Codependency Series #2: Classic vs. Non-Classic Codependency and Addiction

by Anne Grisham-Pleas, MC, LMHC and Addiction Specialist

Codependency can come in many shapes and forms. My lens is through that in the addiction field, with over 20 years working with patients and families that are addicted.  I believe many people think of codependency in the classic sense, in relationship to the alcoholic. With classic codependency, the alcoholic acts and the family and friends react. It’s that simple.

Non-Classic Codependency is less defined and clear. Non-Classic codependency often involves a family where there is no alcoholism in its immediate structure.  For many this non-classic codependency manifests through over-doing for others, not having the ability to say no, and having poor boundaries.   It can also include not doing what is good for oneself, to put others needs above your own needs, which then creates an unhealthy balance in the family. Other aspects I commonly see regarding non-classic codependency is with unhealthy personal relationships- a tendency to create chaos and drama in relationships, passive communication and an inability to set healthy boundaries. The level of emotional pain that occurs with regards to this pattern is high and it affects everyone in the family, much like the disease of alcoholism.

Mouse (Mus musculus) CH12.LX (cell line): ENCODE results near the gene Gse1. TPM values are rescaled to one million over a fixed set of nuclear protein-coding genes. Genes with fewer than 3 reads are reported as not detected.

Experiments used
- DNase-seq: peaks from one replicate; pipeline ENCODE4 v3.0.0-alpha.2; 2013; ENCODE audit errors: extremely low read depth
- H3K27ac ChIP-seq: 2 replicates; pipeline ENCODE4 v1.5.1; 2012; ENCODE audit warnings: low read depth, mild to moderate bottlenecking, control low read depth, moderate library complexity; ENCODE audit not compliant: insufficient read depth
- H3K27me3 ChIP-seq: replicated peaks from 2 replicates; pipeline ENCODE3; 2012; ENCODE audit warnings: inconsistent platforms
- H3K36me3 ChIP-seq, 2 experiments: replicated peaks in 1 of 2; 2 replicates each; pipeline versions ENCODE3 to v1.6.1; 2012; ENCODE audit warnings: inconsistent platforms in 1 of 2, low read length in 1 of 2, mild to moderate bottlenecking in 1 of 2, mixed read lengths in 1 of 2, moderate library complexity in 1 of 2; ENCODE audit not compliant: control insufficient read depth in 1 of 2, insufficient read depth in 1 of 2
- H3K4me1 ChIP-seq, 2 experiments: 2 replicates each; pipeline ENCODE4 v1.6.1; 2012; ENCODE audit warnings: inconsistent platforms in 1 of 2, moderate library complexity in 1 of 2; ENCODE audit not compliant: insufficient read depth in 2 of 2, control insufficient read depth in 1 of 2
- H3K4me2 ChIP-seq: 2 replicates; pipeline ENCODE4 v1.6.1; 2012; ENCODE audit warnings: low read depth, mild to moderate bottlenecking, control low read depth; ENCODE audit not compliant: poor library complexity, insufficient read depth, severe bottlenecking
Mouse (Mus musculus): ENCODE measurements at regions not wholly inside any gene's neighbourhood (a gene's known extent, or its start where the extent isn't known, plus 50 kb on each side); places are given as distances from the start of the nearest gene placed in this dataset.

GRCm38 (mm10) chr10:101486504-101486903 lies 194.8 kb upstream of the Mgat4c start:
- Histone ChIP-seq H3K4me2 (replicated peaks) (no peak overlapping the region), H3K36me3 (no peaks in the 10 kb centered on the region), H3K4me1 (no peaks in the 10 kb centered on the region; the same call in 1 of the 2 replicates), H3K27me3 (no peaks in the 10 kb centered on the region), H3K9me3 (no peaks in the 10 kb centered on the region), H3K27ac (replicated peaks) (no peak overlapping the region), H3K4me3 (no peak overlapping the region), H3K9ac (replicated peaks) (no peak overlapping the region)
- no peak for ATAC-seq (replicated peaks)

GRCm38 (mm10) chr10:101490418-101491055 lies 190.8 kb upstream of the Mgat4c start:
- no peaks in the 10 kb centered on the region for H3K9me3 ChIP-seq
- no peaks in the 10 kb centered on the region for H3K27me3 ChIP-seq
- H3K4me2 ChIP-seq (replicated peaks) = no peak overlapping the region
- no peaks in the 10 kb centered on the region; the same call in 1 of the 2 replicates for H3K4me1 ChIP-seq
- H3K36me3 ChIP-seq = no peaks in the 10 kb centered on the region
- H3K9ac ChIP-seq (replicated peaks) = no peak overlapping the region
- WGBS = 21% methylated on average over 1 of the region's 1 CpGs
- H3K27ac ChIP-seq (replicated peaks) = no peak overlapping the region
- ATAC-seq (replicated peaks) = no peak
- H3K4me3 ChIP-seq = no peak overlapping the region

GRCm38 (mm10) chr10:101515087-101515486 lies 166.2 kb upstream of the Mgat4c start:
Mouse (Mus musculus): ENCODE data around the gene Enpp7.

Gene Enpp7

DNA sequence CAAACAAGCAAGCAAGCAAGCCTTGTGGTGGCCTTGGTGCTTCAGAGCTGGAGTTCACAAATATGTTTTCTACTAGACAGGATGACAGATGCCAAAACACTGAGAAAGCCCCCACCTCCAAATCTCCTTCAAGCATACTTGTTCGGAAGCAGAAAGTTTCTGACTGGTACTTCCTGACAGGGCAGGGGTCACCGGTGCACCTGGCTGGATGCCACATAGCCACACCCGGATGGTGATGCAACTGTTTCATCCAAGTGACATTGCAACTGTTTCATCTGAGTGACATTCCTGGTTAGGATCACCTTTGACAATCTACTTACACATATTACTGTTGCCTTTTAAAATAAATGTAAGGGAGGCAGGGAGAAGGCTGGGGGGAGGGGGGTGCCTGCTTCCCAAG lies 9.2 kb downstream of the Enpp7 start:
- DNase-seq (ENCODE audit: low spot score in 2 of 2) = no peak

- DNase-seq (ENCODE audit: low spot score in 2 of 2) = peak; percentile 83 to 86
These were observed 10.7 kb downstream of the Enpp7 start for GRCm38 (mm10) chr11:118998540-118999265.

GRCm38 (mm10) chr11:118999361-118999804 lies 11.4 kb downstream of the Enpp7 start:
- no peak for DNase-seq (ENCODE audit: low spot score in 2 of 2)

In my experience as a therapist, I have seen many people come into therapy asking for help from what others are doing "to them". It is common for untreated codependent individuals to lack the personal insight-  we have a part in all our relationships. I commonly hear blaming others as the solution from codependent individuals.

The key is: Personal accountability needs to develop for any healing to begin.